July 24, 2017
Use Your Login to Log InTOPICS: COPY EDITING, GRAMMAR, LOG IN VS LOGIN, VERBS
Sometimes you see "login" and "logoff" as one word. There's no set rule in English, yet. But a good guideline is to use always use the two-word form for the verb. Here's a more thorough guide.
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Forgo and ForegoPosted by June on July 24, 2017
LABELS: COPY EDITING, FORGO AND FORGO, GRAMMAR
I don't know if I've ever seen anyone use the word forego correctly. Most of the time, it's used to mean "to do without," as in, "He'll have to forego using his washing machine for a week." They wanted to write forgo. But instead they chose a word that is at best a "variant" spelling of the word they wanted.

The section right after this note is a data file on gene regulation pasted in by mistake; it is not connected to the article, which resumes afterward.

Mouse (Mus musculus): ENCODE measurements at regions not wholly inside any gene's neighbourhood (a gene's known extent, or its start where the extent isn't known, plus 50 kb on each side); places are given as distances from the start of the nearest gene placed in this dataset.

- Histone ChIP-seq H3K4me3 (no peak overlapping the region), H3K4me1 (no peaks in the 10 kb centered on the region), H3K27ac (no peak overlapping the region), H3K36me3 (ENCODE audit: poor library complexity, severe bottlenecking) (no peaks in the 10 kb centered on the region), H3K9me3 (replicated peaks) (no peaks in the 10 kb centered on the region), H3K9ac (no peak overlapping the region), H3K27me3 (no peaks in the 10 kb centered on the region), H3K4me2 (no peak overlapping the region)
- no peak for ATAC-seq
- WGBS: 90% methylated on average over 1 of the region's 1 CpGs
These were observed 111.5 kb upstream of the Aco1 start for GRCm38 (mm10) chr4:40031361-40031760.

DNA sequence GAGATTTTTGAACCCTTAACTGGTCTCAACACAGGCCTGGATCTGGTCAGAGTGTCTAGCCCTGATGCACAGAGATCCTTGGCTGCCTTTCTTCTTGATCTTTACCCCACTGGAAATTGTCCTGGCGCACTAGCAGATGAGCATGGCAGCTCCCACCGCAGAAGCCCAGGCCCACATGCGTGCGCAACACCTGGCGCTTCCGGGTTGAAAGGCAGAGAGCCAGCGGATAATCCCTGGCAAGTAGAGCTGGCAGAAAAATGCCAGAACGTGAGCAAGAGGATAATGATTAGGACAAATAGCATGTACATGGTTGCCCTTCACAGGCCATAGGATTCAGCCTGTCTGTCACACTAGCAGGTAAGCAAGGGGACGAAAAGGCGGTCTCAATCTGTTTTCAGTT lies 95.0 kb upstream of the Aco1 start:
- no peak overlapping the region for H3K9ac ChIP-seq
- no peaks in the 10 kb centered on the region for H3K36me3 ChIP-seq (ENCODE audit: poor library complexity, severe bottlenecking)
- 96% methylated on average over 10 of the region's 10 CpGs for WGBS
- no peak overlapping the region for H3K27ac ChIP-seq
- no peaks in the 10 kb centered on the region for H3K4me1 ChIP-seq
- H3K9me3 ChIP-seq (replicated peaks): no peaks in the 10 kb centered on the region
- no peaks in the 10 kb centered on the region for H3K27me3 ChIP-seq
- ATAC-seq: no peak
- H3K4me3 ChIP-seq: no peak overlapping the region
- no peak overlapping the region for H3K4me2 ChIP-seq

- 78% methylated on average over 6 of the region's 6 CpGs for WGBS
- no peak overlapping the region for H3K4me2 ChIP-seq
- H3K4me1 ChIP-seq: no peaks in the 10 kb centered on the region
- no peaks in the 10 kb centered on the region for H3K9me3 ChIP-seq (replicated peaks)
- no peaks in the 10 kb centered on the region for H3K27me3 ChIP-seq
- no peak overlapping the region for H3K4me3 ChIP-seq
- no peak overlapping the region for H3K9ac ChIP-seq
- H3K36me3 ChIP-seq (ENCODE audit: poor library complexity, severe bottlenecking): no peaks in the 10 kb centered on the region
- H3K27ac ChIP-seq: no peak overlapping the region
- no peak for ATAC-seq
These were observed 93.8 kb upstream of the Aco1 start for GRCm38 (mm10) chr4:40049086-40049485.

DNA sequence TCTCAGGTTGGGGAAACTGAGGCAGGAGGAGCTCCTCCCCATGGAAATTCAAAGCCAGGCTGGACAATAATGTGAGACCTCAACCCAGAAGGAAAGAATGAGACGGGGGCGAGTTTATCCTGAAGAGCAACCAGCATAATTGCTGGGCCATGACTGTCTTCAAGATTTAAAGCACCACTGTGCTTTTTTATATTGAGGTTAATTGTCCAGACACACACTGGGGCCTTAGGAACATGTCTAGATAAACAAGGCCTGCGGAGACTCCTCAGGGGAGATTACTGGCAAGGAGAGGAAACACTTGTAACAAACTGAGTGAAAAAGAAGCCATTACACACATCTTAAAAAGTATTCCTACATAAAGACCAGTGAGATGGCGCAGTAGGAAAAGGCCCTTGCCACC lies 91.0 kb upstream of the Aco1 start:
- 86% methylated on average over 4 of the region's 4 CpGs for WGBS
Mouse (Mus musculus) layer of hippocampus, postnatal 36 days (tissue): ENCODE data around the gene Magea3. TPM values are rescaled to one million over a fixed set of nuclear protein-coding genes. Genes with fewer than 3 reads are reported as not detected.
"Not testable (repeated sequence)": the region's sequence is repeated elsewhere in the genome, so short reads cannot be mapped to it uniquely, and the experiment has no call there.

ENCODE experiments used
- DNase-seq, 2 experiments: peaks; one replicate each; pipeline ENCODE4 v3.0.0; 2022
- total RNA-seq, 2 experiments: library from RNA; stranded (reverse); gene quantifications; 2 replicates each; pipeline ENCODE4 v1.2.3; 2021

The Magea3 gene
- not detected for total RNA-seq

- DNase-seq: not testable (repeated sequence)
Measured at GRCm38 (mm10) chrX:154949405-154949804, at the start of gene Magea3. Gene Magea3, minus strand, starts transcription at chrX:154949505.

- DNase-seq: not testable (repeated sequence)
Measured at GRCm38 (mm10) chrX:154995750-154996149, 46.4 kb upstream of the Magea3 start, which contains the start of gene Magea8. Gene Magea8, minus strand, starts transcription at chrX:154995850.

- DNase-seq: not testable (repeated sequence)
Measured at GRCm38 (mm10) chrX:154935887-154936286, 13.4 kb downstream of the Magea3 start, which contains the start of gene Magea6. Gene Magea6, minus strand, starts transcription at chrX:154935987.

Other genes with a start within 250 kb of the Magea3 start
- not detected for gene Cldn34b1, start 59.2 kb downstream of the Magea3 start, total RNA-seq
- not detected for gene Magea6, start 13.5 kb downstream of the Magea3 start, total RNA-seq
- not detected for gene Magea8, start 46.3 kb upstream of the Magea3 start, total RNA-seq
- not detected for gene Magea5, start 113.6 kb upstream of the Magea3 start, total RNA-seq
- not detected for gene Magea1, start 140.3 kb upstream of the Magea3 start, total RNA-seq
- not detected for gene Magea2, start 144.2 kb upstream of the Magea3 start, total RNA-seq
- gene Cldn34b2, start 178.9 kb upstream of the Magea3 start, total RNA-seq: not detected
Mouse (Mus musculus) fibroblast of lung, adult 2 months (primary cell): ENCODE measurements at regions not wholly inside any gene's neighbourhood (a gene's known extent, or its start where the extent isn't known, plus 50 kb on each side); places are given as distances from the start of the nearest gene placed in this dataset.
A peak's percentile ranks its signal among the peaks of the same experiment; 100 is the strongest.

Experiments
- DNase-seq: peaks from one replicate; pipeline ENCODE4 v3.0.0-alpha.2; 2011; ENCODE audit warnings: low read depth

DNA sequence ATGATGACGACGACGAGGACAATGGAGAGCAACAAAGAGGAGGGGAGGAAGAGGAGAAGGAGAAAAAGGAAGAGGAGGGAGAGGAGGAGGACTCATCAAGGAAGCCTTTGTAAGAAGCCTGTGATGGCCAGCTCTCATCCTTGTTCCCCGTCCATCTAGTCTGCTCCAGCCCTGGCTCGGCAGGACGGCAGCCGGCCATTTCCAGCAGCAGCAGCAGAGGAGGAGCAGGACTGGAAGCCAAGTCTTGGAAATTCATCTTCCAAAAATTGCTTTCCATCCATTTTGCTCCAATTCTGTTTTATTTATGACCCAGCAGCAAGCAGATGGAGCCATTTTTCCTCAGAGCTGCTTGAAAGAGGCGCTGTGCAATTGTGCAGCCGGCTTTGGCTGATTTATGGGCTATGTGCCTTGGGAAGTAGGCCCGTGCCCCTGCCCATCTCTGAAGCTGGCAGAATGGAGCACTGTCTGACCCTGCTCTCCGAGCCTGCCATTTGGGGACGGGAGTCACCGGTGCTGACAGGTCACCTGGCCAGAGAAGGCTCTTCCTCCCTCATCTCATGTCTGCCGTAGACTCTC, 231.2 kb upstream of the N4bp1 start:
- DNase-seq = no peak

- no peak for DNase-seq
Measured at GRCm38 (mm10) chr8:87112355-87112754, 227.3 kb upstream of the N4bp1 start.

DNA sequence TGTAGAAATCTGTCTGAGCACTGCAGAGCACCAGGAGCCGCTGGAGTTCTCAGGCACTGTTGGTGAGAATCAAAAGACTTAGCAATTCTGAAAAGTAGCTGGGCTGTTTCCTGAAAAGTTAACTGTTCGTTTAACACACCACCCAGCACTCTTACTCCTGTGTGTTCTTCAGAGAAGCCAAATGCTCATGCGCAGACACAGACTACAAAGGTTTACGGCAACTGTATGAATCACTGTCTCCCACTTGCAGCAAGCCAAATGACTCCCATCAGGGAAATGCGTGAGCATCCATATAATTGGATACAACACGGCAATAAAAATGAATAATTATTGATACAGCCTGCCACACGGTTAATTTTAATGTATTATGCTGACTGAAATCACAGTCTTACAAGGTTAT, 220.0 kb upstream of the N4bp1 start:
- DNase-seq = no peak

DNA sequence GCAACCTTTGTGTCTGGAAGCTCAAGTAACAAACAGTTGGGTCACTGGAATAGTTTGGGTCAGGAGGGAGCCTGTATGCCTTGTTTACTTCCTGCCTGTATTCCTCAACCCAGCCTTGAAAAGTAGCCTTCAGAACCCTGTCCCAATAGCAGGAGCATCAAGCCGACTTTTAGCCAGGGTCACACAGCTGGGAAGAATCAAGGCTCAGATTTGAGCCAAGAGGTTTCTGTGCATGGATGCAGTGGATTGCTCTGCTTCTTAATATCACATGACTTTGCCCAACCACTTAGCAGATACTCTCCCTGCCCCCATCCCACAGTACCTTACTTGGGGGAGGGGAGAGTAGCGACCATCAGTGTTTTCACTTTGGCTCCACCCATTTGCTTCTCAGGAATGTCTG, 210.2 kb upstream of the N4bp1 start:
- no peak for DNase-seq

The past tense of forego—forwent—crops up from time to time. The male pioneers forewent the women and children settlers. But that's pretty rare, too.
For the record, unless you want to settle for the variant spelling, the word that means to do without is forgo. No E. With an E, forego means to go before—a job we usually just give to precede.
June Casagrande is a writer and journalist whose weekly grammar/humor column, “A Word, Please,” appears in community newspapers in California, Florida, and Texas. more
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